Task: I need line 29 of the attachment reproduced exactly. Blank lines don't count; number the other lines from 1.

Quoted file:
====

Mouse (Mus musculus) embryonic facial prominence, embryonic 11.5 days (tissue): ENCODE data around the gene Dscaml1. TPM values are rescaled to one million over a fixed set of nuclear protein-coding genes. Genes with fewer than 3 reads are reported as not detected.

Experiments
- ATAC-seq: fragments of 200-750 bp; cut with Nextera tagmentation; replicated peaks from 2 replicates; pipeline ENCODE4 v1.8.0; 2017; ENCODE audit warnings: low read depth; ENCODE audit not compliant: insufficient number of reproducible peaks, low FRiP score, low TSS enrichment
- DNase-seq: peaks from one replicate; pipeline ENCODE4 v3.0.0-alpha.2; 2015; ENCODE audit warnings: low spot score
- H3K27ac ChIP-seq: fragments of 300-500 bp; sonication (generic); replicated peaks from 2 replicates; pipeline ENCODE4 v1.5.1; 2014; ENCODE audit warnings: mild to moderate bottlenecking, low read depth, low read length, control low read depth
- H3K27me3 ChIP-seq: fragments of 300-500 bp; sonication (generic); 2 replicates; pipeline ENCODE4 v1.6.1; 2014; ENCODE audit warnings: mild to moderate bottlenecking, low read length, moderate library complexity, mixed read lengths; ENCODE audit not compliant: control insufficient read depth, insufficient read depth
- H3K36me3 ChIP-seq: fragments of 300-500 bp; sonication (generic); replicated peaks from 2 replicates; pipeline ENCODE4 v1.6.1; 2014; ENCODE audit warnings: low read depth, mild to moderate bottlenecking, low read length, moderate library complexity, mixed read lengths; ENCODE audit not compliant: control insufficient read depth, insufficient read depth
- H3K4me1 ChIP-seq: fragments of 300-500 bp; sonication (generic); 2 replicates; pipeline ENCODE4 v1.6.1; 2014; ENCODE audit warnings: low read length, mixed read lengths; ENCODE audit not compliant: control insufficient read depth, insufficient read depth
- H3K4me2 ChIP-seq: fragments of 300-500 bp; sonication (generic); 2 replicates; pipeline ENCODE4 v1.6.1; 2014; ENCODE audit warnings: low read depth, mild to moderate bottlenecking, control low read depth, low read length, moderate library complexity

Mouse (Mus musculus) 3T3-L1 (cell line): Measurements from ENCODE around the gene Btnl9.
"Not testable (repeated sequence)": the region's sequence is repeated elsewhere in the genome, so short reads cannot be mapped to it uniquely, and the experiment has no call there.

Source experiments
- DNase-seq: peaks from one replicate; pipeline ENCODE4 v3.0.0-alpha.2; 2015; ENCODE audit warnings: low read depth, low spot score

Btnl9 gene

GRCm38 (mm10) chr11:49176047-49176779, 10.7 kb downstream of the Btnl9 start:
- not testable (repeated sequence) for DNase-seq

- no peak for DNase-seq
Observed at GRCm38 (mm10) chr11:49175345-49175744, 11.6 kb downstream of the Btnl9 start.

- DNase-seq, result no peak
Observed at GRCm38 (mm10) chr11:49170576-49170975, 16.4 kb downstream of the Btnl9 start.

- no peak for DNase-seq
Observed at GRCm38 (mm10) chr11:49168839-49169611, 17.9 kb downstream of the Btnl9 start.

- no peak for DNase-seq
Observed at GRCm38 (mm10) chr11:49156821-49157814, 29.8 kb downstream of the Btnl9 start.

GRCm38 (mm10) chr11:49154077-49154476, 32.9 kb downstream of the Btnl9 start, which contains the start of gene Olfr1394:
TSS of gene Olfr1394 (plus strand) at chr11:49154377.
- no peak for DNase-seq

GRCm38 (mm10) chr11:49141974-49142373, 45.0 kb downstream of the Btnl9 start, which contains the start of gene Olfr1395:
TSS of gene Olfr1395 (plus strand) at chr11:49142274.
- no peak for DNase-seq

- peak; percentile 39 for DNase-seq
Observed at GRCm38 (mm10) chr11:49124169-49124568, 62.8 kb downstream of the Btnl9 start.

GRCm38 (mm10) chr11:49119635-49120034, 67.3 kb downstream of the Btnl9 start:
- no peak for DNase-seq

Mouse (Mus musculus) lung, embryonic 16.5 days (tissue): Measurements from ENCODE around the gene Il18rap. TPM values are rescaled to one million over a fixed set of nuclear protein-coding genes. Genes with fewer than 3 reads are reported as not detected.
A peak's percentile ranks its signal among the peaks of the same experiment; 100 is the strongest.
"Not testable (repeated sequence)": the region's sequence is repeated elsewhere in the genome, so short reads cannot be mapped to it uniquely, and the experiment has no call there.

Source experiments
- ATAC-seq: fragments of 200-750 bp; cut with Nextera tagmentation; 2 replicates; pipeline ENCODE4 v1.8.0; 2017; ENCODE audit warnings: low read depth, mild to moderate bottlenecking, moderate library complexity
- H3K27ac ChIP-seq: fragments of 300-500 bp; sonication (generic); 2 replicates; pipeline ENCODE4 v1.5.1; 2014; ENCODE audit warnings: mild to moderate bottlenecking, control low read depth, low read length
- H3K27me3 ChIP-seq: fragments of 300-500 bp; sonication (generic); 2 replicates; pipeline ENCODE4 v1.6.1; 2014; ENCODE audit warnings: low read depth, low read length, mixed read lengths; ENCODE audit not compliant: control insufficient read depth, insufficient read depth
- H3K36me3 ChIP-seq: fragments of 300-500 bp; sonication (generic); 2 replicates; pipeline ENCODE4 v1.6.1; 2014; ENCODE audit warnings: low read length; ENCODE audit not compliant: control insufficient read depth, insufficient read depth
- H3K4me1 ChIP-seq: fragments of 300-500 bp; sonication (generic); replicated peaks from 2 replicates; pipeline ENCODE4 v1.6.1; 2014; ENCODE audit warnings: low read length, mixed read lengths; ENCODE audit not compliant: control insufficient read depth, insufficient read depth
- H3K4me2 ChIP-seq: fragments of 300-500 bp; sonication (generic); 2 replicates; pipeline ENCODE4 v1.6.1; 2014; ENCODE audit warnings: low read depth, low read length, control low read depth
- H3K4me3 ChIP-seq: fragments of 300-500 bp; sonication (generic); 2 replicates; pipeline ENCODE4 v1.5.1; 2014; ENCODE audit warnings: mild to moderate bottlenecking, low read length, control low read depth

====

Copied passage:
TSS of gene Olfr1395 (plus strand) at chr11:49142274.